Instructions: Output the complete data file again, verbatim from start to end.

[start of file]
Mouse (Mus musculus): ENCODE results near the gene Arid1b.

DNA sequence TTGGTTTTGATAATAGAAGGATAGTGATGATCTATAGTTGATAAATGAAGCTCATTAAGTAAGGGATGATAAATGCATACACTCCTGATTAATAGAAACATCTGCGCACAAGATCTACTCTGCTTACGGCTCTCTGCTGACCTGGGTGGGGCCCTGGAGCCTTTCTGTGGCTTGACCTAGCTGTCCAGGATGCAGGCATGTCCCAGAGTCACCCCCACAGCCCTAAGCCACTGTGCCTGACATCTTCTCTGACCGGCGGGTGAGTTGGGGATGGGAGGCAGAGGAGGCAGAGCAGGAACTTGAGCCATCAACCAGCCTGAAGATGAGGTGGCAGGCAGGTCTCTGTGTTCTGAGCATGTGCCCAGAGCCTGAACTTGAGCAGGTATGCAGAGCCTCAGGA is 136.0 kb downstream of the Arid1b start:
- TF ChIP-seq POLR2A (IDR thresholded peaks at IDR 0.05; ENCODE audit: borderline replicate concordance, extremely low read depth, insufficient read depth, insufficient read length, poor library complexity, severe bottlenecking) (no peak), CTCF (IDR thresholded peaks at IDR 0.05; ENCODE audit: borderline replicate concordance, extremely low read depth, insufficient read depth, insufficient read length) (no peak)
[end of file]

Mouse (Mus musculus): ENCODE results near the gene Arid1b.

DNA sequence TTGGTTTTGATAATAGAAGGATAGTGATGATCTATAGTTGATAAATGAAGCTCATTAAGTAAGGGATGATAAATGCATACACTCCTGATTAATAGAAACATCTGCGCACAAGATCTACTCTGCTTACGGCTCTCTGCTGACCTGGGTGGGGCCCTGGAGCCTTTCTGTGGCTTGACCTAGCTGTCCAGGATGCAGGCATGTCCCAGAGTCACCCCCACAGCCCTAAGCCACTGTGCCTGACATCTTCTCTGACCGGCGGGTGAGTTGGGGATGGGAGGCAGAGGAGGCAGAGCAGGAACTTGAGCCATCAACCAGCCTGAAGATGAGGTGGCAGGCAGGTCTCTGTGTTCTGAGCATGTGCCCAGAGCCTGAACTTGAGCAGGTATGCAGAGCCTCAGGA is 136.0 kb downstream of the Arid1b start:
- TF ChIP-seq POLR2A (IDR thresholded peaks at IDR 0.05; ENCODE audit: borderline replicate concordance, extremely low read depth, insufficient read depth, insufficient read length, poor library complexity, severe bottlenecking) (no peak), CTCF (IDR thresholded peaks at IDR 0.05; ENCODE audit: borderline replicate concordance, extremely low read depth, insufficient read depth, insufficient read length) (no peak)